The Bible is adamant though, that death, disease, and suffering came into the world as a result of sin. God instituted death and bloodshed because of sin so man could be redeemed. As soon as Christians allow for death, suffering, and disease before sin, then the whole foundations of the message of the Cross and the Atonement have been destroyed. The doctrine of original sin, then, is totally undermined.
If there were death, disease, and suffering before Adam rebelled—then what did sin do to the world? What does Paul mean in Romans 8 when he says the whole of creation groans in pain because of the Curse? How can all things be restored in the future to no more death and suffering, unless the beginning was also free of death and suffering? The whole message of the gospel falls apart if one allows millions of years for the creation of the world.
The Apostle Paul was grieved when he found the city of Athens steeped in idolatry (Acts 17:16). When he noticed the altar “to the unknown god’, he used the opportunity to tell the philosophers that their unknown god is God the Creator, Lord of heaven and earth.
One of the major problems we all have (in fact, it is the same problem Adam and Eve had) is that we tend to start from outside God’s Word and then go to what God has written in the Bible (or—in Adam’s case—what God said directly to him) to try to interpret it on the basis of our own ideas. This is really the major reason why most people question the days of creation.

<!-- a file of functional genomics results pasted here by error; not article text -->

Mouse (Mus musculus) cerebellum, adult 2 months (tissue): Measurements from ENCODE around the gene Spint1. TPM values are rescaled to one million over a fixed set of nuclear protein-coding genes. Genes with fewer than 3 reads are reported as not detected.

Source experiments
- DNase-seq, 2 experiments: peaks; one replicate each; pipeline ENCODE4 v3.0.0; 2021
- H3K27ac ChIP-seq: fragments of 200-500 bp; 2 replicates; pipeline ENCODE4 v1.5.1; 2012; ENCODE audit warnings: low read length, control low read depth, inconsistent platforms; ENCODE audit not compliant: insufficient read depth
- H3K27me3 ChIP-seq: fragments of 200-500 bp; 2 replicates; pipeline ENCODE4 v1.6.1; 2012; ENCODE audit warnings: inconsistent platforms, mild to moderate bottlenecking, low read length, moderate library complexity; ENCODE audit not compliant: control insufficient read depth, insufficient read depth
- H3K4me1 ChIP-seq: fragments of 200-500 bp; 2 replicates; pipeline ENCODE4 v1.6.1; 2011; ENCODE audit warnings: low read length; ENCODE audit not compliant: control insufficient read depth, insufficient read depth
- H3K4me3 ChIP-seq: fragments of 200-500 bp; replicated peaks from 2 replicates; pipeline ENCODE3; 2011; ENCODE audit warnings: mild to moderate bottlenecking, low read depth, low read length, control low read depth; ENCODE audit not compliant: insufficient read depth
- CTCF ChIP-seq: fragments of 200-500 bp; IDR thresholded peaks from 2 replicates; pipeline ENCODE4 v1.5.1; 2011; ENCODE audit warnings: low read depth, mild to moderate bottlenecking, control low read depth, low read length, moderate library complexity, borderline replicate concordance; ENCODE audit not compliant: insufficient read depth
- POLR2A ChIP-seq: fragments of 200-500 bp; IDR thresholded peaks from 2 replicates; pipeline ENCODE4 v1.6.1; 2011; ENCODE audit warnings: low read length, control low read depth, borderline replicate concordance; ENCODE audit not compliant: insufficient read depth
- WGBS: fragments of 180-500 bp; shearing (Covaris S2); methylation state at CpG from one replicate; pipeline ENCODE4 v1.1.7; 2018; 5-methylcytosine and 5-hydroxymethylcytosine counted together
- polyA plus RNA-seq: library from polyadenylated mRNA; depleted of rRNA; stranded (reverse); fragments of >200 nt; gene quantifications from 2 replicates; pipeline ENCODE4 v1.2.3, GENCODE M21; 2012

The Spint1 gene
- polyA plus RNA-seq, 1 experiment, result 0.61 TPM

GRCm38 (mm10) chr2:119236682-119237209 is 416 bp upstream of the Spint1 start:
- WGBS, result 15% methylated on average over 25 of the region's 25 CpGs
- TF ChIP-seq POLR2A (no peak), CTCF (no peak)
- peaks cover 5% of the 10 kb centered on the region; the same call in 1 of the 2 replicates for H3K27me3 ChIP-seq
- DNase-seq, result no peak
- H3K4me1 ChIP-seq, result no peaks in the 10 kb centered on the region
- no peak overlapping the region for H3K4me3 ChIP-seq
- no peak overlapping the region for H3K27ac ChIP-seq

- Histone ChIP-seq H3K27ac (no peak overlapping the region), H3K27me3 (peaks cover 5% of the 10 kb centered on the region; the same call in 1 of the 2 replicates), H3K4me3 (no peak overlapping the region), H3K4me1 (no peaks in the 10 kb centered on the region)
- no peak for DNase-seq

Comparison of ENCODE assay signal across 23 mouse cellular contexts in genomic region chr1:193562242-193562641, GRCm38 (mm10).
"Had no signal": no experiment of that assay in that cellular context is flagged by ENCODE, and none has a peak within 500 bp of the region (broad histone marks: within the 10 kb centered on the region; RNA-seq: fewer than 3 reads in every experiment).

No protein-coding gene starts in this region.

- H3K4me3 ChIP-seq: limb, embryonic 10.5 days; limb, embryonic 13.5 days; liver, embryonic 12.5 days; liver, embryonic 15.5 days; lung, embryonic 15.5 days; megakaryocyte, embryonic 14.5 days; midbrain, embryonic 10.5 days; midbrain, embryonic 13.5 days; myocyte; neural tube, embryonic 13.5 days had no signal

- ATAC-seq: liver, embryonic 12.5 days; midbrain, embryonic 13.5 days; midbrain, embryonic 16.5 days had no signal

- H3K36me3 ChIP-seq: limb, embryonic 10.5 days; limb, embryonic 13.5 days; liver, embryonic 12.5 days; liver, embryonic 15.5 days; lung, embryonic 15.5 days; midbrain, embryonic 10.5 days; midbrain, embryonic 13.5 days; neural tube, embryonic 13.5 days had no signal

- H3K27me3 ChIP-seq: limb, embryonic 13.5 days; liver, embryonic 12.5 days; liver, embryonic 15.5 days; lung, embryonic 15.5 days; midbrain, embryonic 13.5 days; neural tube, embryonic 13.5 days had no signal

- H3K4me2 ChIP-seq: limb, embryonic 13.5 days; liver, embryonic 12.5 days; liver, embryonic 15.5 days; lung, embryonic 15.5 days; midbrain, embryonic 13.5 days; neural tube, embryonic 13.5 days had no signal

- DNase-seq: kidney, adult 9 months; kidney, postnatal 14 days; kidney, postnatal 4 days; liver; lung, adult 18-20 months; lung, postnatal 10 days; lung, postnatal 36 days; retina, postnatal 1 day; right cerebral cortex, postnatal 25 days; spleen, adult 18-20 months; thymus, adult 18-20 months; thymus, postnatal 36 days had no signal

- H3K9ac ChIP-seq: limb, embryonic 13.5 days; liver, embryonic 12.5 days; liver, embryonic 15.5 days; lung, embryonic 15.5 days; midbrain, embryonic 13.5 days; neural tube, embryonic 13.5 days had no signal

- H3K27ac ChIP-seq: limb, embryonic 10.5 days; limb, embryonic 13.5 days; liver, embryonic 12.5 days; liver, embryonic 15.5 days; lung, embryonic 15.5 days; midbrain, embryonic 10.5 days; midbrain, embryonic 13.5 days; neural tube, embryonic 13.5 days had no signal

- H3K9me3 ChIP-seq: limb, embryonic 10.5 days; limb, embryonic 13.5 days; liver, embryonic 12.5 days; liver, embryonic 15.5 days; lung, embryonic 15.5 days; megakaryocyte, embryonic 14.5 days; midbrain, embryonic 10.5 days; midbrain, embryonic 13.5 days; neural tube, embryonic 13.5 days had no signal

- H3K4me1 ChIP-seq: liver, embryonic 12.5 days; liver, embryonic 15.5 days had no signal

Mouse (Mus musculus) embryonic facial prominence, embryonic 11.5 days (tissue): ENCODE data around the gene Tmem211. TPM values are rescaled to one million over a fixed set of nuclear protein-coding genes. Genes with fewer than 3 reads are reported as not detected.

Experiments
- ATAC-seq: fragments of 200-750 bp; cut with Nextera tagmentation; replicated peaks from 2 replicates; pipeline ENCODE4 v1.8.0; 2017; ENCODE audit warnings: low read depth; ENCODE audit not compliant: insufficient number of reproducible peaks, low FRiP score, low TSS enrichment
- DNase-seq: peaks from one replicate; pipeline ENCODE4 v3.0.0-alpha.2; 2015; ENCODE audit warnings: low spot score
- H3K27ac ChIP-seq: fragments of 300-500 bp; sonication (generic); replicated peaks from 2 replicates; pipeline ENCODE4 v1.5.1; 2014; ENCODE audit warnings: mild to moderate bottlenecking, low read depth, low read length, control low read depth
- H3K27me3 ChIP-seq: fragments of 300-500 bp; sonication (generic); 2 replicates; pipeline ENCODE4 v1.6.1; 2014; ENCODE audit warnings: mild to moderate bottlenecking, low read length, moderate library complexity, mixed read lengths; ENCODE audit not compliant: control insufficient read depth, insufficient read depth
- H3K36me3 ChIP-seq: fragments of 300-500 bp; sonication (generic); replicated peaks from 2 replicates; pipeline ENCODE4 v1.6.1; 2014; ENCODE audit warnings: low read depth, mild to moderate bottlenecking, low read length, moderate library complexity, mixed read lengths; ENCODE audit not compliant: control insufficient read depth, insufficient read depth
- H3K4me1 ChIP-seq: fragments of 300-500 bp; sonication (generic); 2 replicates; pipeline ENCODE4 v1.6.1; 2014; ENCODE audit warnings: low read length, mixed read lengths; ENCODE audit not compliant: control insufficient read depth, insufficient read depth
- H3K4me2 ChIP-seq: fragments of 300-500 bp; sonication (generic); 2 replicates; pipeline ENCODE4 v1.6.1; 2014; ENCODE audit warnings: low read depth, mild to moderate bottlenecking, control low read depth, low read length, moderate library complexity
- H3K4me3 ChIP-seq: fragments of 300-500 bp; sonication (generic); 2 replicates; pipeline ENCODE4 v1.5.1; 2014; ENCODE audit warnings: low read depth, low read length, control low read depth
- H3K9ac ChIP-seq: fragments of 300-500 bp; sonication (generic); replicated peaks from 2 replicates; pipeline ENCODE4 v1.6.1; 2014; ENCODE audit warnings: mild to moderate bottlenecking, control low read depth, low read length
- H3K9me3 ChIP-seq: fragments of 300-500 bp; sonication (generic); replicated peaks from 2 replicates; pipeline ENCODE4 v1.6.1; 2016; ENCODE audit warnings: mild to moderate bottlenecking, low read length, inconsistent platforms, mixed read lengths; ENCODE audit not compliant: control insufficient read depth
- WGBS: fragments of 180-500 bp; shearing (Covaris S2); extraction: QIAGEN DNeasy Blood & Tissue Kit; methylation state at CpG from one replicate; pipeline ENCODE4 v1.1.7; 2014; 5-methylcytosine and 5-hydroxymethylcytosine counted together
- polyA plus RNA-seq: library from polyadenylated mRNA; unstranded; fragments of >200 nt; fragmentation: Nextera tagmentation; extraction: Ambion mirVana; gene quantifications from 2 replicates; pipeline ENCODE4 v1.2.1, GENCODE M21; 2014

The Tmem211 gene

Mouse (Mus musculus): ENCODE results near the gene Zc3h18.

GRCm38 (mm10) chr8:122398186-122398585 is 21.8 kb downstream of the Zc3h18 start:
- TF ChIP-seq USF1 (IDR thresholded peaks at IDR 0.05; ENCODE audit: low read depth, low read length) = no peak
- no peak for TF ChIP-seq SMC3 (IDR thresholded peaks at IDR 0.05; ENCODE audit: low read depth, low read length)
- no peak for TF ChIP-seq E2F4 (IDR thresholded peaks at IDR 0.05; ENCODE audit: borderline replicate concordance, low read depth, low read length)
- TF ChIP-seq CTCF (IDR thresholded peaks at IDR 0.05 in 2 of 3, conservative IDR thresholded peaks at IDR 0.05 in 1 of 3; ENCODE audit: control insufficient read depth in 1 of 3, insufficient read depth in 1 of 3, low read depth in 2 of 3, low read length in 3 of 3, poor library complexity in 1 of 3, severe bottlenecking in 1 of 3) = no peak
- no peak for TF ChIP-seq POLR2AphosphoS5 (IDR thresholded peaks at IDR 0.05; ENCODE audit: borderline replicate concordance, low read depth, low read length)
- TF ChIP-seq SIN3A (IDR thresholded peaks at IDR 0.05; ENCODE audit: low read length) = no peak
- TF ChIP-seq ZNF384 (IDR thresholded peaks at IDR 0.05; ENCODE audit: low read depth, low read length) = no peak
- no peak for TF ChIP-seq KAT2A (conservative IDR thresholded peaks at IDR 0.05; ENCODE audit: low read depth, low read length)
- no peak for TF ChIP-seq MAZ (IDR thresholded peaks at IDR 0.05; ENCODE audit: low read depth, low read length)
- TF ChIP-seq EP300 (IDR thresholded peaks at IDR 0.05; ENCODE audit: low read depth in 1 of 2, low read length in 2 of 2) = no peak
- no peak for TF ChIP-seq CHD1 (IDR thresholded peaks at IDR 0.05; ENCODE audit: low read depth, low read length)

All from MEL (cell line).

We need to realize that the Bible is God’s Word. And as it is the inspired Word of the infinite Creator, God, then it must be self-authenticating and self-attesting. Thus, we should always start with what God’s Word says regardless of outside ideas. Only God’s Word is infallible.
If we allow our children to accept the possibility that we can doubt the days of creation when the language speaks so plainly, then we are teaching them a particular approach to all of Scripture. Why shouldn’t they then start to doubt that Christ’s Virgin Birth really means a virgin birth? Why shouldn’t they start to doubt that the Resurrection really means resurrection?
In fact, there are many theologians who doubt these very things, as they have come to disbelieve the plain words of Scripture written in the foundational Book of Genesis.
Why did God take six days? Was there death, pain, and suffering before Adam and Eve’s sin?
At the close of the Creation Week, God called everything He had made “very good.” This is powerful evidence against the idea that long ages of suffering and dying took place before the first man and woman, Adam and Eve, appeared.
If you think about it, an infinite Creator God could have created everything in no time. Why, then, did He take as long as six days? The answer is given in Exodus 20:11. Here we find that God tells us that He deliberately took six days and rested for one as a pattern for man—this is where the seven-day week comes from. The seven-day week has no basis for existing except from Scripture. If one believes that the days of creation are long periods of time, then the week becomes meaningless.
The Bible tells us that Adam was created on the sixth day. If he lived through day six and day seven, and then died when he was 930 years old, and if each of these days was a thousand or a million years, you have major problems! On the fourth day of creation (Genesis 1:14-19), we are given the comparison of day to night, and days to years. If the word “day” doesn’t mean an ordinary day, then the comparison of day to night and day to years becomes meaningless.
Were the days 24 hours? Most definitely! “Let God be true, but every man a liar” (Romans 3:4).
Article by Ken Ham (Answers In Genesis)